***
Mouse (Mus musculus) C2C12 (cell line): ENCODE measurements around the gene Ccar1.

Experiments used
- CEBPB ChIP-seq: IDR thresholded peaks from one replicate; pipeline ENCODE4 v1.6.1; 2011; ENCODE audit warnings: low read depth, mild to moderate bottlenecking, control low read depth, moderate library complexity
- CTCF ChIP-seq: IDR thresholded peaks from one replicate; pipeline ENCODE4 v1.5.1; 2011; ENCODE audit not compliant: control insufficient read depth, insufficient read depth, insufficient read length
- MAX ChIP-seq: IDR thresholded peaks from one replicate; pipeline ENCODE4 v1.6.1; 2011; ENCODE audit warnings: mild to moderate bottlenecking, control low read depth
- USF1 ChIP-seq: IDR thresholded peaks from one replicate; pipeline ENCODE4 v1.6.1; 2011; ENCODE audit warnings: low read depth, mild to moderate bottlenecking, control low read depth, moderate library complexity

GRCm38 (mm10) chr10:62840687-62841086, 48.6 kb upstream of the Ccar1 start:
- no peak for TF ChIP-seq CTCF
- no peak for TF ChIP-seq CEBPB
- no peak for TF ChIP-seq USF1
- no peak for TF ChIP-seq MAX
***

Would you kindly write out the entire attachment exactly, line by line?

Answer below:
Mouse (Mus musculus) C2C12 (cell line): ENCODE measurements around the gene Ccar1.

Experiments used
- CEBPB ChIP-seq: IDR thresholded peaks from one replicate; pipeline ENCODE4 v1.6.1; 2011; ENCODE audit warnings: low read depth, mild to moderate bottlenecking, control low read depth, moderate library complexity
- CTCF ChIP-seq: IDR thresholded peaks from one replicate; pipeline ENCODE4 v1.5.1; 2011; ENCODE audit not compliant: control insufficient read depth, insufficient read depth, insufficient read length
- MAX ChIP-seq: IDR thresholded peaks from one replicate; pipeline ENCODE4 v1.6.1; 2011; ENCODE audit warnings: mild to moderate bottlenecking, control low read depth
- USF1 ChIP-seq: IDR thresholded peaks from one replicate; pipeline ENCODE4 v1.6.1; 2011; ENCODE audit warnings: low read depth, mild to moderate bottlenecking, control low read depth, moderate library complexity

GRCm38 (mm10) chr10:62840687-62841086, 48.6 kb upstream of the Ccar1 start:
- no peak for TF ChIP-seq CTCF
- no peak for TF ChIP-seq CEBPB
- no peak for TF ChIP-seq USF1
- no peak for TF ChIP-seq MAX